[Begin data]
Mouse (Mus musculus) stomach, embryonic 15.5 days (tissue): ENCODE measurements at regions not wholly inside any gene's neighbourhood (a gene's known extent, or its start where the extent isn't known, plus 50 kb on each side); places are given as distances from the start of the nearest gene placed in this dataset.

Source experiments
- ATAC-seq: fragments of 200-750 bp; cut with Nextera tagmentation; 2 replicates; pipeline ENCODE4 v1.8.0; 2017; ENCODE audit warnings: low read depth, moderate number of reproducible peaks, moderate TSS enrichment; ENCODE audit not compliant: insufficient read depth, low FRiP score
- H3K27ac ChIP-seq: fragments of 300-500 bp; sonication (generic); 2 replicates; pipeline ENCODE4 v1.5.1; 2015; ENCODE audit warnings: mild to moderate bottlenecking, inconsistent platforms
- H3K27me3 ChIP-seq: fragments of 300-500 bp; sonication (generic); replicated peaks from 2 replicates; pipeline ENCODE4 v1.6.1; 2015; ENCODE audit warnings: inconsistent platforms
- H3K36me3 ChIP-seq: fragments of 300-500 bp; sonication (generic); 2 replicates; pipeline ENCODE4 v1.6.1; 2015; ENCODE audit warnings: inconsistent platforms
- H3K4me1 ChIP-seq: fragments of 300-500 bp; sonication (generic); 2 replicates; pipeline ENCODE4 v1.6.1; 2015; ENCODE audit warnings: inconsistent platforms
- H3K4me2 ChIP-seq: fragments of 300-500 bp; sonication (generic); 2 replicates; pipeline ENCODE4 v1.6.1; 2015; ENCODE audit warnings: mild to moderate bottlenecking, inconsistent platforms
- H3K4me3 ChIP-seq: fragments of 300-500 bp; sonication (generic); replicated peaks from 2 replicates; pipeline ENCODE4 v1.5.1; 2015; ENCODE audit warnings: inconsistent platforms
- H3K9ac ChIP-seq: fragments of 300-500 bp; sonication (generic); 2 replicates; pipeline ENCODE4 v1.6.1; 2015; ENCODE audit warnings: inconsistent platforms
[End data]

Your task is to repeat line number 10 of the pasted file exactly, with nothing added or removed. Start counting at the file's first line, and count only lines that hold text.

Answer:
- H3K9ac ChIP-seq: fragments of 300-500 bp; sonication (generic); 2 replicates; pipeline ENCODE4 v1.6.1; 2015; ENCODE audit warnings: inconsistent platforms